Bees’ Needs Week 8th-14th July 2019

Bees and other pollinators are vital to growing lots of our favourite foods and for plants to flourish in our fields and gardens.

It is Bees’ Needs Week from 8th to 14th July 2019 and whether you are a farmer, a gardener or a manager of urban or amenity spaces, there is something you can do to help support our valuable insect pollinators.

There are five simple actions you can take to help pollinators and make sure their populations are sustained:

  1. Grow more flowers, shrubs and trees – our mature and exotic plants give long flowering periods for bees and insects.
  2. Let your garden grow wild – we have wildflower meadows located throughout our campuses to encourage biodiversity.
  3. Cut your grass less often – we ensure refuge strips are left uncut along campus watercourses to encourage wildlife.
  4. Don’t disturb insect nest and hibernation spots – we practise sympathetic maintenance regimes and have installed bug hotels and insect palaces throughout our campuses.
  5. Think carefully about whether to use pesticides – we use Integrated Pest Management to minimise the use of pesticides.

New St Luke’s Campus Biodiversity Trail

The St Luke’s Campus continues to provide a wide range of habitats which help support birds, insects, reptiles, mammals and aquatic life.  The habitats should not be viewed in isolation, as they help form important links and wildlife corridors to other areas of open space not owned or maintained by the University. In this respect, the campus spaces make an important contribution to biodiversity in Exeter and the wider county of Devon.

We have developed a St Luke’s Campus Biodiversity Trail which can be downloaded from our website. Please do take a walk around the campus and see the species supported throughout the year and the techniques we use to support wildlife on campus.

NEW Streatham Campus Biodiversity Trail

The Streatham Campus continues to provide a wide range of habitats which help support birds, insects, reptiles, mammals and aquatic life.  The habitats should not be viewed in isolation, as they help form important links and wildlife corridors to other areas of open space not owned or maintained by the University. In this respect, the campus spaces make an important contribution to biodiversity in Exeter and the wider county of Devon.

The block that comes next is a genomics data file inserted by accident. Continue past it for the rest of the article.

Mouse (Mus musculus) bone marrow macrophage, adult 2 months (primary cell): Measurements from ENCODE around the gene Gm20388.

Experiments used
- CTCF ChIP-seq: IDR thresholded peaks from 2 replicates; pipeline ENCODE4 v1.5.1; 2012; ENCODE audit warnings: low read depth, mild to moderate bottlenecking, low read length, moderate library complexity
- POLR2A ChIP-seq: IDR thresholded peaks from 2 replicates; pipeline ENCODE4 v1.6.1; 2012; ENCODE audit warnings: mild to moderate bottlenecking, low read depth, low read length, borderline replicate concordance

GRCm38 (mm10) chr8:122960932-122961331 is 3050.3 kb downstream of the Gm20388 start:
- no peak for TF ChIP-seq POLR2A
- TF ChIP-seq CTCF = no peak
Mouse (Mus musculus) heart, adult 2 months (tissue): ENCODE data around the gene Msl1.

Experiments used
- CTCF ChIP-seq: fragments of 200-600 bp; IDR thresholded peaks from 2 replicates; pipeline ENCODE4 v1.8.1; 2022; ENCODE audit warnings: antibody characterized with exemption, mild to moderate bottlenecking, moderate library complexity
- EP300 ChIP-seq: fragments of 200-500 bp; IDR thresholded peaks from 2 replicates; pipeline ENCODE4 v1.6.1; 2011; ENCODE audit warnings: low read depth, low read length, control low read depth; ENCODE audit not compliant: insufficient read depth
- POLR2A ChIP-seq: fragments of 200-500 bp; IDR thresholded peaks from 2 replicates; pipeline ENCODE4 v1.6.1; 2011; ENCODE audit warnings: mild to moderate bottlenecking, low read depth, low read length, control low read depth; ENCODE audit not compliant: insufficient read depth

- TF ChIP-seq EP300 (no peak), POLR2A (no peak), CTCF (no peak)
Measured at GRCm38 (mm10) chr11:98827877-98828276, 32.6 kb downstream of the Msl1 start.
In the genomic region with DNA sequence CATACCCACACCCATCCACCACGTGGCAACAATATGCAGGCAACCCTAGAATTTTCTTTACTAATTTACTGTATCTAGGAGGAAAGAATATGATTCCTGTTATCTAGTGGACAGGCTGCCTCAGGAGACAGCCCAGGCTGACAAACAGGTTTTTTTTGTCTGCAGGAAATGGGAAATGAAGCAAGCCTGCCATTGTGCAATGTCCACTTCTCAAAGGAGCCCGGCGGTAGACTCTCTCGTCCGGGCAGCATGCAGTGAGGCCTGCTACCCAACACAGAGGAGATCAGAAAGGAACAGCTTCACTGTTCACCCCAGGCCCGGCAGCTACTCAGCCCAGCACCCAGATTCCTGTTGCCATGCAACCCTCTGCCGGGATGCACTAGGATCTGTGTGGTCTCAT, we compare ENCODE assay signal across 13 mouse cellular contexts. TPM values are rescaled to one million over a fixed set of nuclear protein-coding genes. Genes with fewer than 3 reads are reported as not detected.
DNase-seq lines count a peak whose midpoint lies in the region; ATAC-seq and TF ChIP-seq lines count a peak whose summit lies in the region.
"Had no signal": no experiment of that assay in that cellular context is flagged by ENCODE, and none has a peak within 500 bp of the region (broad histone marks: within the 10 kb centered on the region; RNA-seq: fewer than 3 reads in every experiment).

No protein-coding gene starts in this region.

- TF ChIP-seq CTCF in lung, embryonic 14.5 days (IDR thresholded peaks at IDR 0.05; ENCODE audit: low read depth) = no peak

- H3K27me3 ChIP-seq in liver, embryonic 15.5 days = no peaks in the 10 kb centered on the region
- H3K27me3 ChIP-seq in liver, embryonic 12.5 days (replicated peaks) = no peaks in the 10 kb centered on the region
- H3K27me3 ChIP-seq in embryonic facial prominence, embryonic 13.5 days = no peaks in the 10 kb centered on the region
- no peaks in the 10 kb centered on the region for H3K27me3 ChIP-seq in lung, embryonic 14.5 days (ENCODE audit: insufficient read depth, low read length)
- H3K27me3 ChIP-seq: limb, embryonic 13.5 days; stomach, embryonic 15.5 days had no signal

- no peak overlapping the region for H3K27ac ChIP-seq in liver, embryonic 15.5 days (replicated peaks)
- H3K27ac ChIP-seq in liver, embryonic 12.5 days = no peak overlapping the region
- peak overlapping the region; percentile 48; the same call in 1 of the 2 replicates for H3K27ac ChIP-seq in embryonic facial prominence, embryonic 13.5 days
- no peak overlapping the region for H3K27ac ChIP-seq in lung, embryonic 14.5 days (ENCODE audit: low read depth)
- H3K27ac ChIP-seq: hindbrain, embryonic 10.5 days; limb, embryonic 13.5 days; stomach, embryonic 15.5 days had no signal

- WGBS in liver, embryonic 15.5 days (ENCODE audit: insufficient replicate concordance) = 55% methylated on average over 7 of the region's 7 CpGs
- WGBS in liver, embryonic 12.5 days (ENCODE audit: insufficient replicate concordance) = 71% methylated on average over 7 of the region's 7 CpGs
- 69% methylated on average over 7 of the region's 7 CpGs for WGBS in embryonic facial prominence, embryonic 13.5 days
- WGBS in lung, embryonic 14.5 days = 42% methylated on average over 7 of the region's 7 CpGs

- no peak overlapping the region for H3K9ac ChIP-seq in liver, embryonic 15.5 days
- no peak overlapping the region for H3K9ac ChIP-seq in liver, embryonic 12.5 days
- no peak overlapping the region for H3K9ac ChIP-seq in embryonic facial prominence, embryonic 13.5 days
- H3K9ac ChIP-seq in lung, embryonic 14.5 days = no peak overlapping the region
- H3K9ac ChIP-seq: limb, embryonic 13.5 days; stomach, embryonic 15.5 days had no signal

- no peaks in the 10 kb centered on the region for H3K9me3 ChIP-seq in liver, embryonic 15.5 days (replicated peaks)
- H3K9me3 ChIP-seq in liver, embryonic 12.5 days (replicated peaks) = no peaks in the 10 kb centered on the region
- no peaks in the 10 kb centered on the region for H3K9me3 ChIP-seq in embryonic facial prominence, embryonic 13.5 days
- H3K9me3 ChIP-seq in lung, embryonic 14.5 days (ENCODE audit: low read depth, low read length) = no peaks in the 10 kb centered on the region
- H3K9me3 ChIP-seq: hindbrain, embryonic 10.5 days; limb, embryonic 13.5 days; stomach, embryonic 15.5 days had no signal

We have developed a Streatham Campus Biodiversity Trail which can be downloaded from our website. Please do take a walk around the campus and see the species supported throughout the year and the techniques we use to support wildlife on campus.

We are in the process of developing a St Luke’s Campus Biodiversity Trail, which will also available to download.

Front Cover - Streatham Campus Biodiversity Trail

Front Cover – Streatham Campus Biodiversity Trail

Update – Wildflower Meadow Rear Washington Singer

The new wildflower meadow that was planted at the rear of Washington Singer earlier this year as part of the Plan Bee Campaign (as reported earlier in Budding News)  is flowering. It may be a Plan Bee Project but we give it an A*!

Wildflower area rear of Washington Singer

Bloomin’ lovely!

Plan Bee

Alice, Holly, Sam and Christine

Alice, Holly, Sam and Christine

A new project is under way on Streatham Campus to help boost the bee population.  The Plan Bee project hopes aims to raise awareness of bee populations on campus through monitoring, communications, building small scale bee sanctuaries and planting more ‘bee-friendly’ plants.

Plan Bee, lead by Holly Dowles, a 3rd year student, alongside Christine Soper, Sustainability Co-ordinator for Psychology (Washington Singer), the Student Green Unit and the Grounds Team’s Central Estate team have recently created two new wildflower areas near Washington Singer and South Piazza ponds.

Holly Is hoping that if the areas are big enough, they would be eligible for ‘Bee World’ status through Friends of the Earth, making the space nationally recognised for supporting Bee and other insects.

Holly and Alice

Holly and Alice – Bee Saving Superheroes.